Should masturbation only be considered a problem when it inhibits sexual activity with a partner or is done in public as in the case of those scenarios of Kenyans getting caught masturbating in public?
Mercifully, because it’s all anyone’s been doing since the lockdown began, how safe are you?
NB: We do not necessarily encourage masturbation, but in case you are doing it: The friction of your hand directly on your penis for a prolonged period of time is not particularly good for you. Not to alarm you, but it can cause some minor desensitization in the penis. It can also leave some “rug burn.” Lube is important for all sex acts, from masturbation to intercourse.
Lotion may be a popular masturbation option, but lotion is not lube. It’s easy to find around the house and is convenient, but it isn’t ideal for masturbation. Your penis is a sensitive area. Some scented lotions may actually cause irritation (which is not fun).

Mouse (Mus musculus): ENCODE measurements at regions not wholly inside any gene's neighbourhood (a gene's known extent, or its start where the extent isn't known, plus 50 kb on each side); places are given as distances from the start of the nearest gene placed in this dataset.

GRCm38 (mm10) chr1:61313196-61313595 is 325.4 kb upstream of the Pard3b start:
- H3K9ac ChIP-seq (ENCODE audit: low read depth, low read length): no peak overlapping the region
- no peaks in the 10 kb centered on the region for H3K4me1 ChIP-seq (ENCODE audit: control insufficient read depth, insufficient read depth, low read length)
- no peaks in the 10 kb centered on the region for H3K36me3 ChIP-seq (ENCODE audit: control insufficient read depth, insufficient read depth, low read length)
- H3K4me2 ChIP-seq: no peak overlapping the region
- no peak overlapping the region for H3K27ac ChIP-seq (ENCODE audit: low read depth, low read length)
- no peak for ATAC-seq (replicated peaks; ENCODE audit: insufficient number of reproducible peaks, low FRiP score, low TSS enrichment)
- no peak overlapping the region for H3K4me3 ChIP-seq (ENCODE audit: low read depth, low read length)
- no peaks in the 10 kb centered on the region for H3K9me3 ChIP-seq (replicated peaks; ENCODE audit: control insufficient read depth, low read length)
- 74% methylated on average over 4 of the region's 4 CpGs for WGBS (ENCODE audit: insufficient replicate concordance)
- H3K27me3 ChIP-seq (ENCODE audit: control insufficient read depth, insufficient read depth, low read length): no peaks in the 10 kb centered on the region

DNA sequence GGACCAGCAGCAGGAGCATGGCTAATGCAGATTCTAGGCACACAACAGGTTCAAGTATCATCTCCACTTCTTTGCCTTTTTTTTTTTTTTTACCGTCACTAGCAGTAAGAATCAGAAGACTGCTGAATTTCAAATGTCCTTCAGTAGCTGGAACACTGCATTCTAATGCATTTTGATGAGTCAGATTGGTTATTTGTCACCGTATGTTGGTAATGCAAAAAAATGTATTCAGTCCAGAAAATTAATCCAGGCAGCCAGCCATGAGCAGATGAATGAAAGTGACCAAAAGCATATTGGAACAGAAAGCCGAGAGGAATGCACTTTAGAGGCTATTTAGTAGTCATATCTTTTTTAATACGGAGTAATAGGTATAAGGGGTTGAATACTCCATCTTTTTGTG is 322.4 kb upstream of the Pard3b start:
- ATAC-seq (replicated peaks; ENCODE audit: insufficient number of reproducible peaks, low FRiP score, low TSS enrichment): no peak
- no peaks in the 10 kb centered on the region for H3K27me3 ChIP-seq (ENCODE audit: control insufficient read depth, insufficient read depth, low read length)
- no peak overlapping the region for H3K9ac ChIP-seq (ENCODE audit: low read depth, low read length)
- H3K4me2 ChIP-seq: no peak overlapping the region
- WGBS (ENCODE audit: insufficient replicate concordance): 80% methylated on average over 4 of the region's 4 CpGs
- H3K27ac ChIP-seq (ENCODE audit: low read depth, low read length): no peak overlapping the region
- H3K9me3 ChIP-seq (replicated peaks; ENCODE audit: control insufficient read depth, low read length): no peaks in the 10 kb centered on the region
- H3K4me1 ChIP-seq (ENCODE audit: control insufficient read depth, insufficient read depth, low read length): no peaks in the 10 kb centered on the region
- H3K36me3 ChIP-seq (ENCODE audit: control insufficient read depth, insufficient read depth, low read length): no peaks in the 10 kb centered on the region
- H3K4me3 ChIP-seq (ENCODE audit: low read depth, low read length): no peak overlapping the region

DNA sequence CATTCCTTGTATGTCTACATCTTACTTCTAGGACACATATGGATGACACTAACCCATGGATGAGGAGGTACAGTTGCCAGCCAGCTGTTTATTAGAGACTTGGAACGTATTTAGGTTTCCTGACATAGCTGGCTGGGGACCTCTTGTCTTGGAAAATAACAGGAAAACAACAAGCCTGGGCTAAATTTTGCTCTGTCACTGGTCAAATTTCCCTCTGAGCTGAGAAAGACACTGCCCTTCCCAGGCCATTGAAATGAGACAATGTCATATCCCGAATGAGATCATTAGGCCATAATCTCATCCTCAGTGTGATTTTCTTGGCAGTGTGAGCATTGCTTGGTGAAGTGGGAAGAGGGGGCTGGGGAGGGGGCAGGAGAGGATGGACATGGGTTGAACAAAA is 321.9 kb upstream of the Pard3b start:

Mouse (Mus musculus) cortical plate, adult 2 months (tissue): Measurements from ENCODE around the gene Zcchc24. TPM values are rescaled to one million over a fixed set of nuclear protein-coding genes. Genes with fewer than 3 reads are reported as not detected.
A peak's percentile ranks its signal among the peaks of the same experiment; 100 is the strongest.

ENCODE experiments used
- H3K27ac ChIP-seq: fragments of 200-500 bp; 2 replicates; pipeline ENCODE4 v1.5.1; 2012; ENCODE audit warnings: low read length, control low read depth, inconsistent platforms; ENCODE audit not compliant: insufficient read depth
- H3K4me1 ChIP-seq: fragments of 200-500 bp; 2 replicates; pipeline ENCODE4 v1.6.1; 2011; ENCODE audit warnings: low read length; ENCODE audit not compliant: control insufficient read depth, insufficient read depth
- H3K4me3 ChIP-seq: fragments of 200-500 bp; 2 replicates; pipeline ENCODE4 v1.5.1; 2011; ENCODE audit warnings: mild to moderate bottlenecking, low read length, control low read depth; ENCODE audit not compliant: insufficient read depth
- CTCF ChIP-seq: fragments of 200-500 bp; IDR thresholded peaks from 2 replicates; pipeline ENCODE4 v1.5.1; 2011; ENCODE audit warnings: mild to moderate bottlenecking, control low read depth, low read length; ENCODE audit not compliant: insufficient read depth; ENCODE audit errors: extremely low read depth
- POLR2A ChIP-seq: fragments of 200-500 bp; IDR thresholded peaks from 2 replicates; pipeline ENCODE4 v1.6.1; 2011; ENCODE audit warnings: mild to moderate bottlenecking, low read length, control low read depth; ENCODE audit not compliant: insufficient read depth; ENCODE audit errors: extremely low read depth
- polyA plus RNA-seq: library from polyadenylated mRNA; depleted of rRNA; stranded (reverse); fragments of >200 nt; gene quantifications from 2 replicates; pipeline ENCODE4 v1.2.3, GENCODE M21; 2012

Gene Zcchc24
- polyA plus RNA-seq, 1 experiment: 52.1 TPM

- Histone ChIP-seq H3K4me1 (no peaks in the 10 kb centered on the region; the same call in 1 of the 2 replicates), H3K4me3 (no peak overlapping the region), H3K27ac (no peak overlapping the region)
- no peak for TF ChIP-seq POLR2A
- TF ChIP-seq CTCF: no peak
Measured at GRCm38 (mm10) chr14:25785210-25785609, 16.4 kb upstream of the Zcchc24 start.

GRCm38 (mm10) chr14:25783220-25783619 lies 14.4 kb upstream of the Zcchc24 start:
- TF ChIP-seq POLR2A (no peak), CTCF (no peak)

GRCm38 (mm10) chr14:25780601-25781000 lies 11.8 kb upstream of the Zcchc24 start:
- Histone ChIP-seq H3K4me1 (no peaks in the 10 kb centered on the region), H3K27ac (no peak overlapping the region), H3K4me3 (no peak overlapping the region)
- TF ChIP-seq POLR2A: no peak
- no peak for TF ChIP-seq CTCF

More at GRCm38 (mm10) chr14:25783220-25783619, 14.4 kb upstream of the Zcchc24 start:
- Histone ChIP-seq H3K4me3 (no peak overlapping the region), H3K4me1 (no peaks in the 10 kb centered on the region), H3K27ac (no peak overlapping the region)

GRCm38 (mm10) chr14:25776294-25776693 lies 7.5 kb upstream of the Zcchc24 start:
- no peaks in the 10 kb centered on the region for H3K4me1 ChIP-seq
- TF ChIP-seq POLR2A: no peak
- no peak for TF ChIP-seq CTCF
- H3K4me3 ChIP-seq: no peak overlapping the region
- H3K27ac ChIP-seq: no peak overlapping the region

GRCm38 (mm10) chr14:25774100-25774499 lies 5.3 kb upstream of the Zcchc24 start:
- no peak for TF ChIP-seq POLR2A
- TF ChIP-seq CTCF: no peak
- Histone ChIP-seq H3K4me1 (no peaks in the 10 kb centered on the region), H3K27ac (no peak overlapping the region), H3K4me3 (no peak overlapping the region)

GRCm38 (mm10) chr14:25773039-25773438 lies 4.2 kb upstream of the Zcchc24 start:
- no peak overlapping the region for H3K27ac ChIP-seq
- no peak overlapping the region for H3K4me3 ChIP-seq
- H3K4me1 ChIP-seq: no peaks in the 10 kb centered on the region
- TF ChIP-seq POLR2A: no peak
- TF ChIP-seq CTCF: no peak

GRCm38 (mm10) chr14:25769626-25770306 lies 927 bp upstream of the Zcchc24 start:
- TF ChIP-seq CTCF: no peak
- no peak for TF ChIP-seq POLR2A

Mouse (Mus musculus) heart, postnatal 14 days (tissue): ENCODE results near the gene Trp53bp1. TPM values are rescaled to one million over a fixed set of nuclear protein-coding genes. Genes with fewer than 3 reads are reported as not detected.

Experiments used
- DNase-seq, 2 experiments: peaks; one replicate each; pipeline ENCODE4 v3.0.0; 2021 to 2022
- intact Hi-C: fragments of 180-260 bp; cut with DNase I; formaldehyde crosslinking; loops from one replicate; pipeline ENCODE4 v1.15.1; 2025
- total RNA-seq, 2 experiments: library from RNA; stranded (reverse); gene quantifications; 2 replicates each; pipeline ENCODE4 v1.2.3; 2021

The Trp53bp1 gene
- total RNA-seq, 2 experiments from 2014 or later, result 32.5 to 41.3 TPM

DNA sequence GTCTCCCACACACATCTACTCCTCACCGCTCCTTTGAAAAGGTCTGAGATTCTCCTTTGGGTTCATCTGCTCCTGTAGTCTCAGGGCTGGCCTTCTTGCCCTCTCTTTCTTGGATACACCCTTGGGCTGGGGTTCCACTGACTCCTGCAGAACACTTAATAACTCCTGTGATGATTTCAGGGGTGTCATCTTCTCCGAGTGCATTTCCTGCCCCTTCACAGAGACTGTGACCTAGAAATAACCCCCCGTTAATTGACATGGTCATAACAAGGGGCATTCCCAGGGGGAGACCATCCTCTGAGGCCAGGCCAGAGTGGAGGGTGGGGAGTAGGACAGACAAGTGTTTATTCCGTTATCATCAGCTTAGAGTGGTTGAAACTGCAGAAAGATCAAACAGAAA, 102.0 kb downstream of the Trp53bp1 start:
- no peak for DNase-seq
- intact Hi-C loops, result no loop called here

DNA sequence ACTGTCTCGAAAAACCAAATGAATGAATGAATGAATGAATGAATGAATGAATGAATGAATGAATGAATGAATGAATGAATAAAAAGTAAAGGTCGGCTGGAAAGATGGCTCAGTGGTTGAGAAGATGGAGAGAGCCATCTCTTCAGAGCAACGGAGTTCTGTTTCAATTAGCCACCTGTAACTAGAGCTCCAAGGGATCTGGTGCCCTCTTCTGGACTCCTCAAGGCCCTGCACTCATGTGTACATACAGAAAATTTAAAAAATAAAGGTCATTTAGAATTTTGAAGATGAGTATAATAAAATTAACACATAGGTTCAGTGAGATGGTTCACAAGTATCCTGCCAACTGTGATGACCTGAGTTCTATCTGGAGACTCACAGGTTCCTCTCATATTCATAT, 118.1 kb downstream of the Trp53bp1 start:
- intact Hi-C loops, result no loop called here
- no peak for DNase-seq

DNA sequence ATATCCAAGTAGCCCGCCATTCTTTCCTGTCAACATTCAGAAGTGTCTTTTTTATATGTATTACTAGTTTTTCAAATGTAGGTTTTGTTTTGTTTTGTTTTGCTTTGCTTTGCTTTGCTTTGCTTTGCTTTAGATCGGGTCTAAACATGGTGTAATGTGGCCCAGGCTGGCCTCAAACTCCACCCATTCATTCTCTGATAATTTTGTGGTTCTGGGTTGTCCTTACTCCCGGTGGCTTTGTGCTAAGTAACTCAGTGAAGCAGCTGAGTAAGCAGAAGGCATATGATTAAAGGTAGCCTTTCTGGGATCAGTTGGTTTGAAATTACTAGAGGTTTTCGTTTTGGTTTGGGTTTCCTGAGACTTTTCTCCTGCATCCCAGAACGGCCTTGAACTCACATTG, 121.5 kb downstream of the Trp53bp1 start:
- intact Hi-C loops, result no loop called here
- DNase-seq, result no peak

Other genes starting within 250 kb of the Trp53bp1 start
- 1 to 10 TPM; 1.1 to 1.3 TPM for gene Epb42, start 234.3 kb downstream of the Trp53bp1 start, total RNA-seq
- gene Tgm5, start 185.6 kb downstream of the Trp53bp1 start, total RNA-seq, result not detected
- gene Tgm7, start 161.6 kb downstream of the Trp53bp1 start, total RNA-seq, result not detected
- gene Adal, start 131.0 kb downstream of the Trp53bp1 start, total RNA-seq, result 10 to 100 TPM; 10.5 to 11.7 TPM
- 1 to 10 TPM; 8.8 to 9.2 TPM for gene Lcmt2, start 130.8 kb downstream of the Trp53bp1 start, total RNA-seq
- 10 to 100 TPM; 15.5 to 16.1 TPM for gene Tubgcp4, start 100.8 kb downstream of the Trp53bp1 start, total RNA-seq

Despite all the arguments for masturbation, are there other compelling reasons not to? Other than it causes addiction and the ensuing guilt and fear, do you support masturbation?
Next week, we go down under to reveal the other side of the sheet, and hopefully rub a few people the wrong away.